Hyman, Ray

Hyman, Ray (1928– ) An outspoken critic of experiments that seem to show that extrasensory perception (ESP) is a real phenomenon, skeptic Ray Hyman has worked as an investigator for the Committee for the Scientific Investigation of Claims of the Paranormal (CSICOP), which publishes a journal called Skeptical Inquirer. In 1982 he publicly disagreed with parapsychologist Charles Honorton’s conclusion that there was ample evidence to prove that some people are telepathic. Shortly thereafter, the two agreed to embark on separate studies of the same data related to ESP, with each analyzing the same forty-two ganzfeld studies conducted in ten laboratories around the world. (In ganzfeld studies, the test subject attempts to “receive” images, by mental telepathy, from someone who is viewing and “sending” the image from a remote location.)

Honorton’s analysis of the data was published in the Journal of Parapsychology in 1985; Hyman’s analysis was published in 1986. Not surprisingly, both again disagreed on whether the results proved the existence of ESP, but both agreed that tighter controls on ESP testing methods were needed. As a result, they developed recommended procedures for ESP testing, commonly called the Honorton-Hyman guidelines, to make sure that testers do not intentionally or unintentionally influence test results.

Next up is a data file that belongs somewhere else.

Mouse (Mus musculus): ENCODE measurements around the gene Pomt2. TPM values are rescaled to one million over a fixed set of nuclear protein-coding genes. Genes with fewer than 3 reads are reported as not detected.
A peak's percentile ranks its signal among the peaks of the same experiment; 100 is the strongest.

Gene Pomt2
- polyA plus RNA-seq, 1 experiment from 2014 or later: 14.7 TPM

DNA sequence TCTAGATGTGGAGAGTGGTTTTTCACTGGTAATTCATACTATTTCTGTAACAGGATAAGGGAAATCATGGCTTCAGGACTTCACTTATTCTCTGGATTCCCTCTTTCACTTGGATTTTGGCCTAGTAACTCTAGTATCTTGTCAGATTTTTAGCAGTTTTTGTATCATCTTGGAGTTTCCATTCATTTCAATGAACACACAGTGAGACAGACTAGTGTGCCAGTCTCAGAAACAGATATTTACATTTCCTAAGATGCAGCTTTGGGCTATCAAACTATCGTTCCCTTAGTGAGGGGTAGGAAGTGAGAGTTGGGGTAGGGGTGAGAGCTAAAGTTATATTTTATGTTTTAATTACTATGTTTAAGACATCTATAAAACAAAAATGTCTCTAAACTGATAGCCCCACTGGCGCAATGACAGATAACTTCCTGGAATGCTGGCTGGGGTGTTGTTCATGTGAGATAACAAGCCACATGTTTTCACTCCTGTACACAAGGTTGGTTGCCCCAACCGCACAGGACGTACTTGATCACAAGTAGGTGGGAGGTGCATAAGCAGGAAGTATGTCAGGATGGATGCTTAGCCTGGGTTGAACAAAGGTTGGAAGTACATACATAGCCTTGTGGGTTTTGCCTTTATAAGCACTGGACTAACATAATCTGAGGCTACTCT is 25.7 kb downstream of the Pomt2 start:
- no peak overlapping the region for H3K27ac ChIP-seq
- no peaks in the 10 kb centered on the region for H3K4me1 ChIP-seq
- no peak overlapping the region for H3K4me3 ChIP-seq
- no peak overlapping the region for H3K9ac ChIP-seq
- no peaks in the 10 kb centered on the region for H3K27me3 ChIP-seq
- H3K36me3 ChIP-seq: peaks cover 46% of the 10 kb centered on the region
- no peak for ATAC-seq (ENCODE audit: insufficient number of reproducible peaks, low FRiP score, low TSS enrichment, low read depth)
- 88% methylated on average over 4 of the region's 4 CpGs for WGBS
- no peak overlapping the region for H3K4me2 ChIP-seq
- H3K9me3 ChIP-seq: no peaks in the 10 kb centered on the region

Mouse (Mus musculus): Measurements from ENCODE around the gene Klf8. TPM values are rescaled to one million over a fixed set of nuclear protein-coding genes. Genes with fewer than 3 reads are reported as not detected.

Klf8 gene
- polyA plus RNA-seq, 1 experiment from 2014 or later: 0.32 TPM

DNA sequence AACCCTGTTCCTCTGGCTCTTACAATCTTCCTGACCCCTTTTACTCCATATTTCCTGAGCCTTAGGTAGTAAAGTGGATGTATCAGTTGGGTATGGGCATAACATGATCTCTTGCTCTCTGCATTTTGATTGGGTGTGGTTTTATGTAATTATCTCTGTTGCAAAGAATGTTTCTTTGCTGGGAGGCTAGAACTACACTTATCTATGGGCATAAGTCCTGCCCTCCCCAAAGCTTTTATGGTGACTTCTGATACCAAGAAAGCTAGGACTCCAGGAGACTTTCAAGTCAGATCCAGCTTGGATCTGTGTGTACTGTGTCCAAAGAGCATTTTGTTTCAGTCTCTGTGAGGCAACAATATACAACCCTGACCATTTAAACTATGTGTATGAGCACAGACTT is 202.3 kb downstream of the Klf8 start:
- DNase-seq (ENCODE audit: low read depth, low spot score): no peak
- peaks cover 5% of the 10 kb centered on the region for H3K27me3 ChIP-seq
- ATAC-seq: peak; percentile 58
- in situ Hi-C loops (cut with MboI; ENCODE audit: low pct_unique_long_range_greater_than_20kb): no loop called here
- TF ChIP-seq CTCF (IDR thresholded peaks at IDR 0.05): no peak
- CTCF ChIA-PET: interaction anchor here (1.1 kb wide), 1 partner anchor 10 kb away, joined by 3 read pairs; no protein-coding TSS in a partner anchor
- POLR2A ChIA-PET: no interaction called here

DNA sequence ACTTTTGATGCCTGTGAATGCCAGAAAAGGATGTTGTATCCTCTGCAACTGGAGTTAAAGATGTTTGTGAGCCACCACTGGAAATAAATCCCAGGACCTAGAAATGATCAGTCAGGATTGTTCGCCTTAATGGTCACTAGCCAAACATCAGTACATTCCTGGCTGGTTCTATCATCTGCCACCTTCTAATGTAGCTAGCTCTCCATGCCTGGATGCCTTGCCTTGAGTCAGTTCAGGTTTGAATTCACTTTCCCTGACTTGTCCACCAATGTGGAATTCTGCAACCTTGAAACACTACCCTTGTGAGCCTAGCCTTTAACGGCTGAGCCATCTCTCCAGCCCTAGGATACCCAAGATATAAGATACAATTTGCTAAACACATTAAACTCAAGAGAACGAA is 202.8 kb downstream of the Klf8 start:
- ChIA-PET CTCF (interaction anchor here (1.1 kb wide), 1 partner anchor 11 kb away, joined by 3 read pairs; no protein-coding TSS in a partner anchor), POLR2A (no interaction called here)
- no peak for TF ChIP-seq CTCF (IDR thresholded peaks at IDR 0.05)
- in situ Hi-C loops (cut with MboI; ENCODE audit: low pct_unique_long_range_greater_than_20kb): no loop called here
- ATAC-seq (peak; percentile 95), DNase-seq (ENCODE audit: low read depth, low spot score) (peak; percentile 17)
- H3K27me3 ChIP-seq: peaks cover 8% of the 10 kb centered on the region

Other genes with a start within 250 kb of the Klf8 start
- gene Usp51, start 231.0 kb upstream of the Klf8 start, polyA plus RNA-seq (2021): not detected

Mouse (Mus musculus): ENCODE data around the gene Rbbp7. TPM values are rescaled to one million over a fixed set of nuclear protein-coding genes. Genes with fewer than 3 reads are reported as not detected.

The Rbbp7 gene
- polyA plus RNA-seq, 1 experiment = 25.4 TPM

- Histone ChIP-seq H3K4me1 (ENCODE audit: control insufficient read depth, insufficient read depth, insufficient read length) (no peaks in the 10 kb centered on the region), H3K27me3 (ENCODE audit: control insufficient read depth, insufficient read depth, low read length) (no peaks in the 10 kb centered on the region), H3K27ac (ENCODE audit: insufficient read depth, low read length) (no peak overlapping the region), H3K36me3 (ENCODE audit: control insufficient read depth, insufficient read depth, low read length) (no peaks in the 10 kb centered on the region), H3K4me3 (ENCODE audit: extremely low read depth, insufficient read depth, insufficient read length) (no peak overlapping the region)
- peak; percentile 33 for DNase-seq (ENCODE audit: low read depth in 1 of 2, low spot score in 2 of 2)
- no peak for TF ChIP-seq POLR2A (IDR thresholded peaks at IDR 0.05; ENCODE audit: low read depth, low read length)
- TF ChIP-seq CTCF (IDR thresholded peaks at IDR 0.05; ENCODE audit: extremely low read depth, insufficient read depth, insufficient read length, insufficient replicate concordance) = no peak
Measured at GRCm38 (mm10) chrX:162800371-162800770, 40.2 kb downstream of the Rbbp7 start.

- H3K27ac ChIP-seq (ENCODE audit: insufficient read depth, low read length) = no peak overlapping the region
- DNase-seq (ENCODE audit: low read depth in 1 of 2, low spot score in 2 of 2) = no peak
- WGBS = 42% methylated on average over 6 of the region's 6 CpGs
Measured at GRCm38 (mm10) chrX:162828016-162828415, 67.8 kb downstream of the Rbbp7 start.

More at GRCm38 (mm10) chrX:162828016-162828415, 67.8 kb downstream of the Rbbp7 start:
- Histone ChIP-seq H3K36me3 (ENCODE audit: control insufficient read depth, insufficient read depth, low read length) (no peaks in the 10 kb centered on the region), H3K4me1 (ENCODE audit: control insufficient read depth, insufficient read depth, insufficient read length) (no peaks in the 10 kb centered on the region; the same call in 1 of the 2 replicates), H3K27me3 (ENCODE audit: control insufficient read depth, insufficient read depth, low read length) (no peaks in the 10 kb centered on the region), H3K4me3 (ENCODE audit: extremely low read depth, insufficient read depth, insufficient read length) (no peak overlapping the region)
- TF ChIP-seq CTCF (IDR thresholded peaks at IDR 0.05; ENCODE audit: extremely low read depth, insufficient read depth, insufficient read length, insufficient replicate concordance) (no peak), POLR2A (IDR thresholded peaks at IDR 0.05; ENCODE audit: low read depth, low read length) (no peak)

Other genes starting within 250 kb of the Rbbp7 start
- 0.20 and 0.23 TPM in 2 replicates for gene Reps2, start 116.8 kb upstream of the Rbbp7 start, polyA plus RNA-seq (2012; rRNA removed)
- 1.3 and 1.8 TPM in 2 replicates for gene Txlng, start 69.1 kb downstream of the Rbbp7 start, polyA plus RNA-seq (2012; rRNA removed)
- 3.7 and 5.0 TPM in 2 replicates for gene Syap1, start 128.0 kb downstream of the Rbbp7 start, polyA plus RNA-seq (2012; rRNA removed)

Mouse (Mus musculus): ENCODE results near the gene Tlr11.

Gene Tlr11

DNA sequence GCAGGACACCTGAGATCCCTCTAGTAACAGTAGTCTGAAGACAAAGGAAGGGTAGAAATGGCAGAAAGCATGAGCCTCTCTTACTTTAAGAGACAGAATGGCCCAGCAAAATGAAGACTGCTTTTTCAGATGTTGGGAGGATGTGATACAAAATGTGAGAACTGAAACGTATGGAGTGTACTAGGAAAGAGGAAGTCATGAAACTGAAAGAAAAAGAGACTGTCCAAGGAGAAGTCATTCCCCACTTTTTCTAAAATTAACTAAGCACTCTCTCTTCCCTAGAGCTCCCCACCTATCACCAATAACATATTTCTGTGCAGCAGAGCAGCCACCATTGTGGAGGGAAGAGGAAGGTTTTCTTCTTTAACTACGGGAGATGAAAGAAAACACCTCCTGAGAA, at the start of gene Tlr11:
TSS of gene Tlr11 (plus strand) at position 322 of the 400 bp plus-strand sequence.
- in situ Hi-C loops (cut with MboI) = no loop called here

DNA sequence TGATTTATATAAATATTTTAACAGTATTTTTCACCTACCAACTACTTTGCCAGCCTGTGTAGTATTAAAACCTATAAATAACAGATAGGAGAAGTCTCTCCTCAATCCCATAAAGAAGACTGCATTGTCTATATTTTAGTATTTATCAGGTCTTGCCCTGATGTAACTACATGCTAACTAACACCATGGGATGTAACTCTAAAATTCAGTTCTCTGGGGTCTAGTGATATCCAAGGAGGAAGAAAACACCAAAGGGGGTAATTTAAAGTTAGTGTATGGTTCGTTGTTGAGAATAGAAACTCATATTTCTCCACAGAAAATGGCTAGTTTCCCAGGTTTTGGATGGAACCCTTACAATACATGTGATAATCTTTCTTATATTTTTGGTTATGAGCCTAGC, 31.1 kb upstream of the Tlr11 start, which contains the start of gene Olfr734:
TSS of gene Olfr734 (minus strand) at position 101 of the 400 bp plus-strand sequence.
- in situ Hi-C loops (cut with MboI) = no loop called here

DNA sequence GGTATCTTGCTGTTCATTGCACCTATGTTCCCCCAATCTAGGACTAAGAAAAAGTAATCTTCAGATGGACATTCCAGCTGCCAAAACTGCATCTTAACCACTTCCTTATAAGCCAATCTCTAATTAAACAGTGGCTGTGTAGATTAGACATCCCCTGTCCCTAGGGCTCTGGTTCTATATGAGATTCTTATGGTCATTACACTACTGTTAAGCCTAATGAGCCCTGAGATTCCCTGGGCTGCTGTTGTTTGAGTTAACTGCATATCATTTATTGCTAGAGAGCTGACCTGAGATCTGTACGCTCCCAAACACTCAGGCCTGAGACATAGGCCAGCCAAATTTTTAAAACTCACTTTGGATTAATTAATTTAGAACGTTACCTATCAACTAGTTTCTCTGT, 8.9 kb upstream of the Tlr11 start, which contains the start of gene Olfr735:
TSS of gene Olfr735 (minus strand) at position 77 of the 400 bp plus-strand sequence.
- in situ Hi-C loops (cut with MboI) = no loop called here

In 1995 Hyman again took the opposing viewpoint in an ESP study after the American Institutes for Research appointed him to a panel to evaluate the results of an ongoing remote-viewing project sponsored by the Central Intelligence Agency and other government agencies. This project was designed to find out whether telepathy could be used to gather information about remote sites for spying purposes. One of the members of the panel, statistics professor Dr. Jessica Utts, felt that the data indicated that remote viewing did have potential as an intelligence-gathering tool. Hyman countered that while the data did indeed suggest that remote viewing was a real skill, there was no proof that this data was accurate.

As with Honorton, Hyman suggested that the testing methods were flawed, and after his report was submitted, along with Utts’s report, the government decided to stop funding the remote-viewing project.

See Also:

  • Committee for the Scientific Investigation of Claims of the Paranormal
  • Ganzfeld studies
  • Charles Honorton

Source:

The Greenhaven Encyclopedia of Paranormal Phenomena – written by Patricia D. Netzley © 2006 Gale, a part of Cengage Learning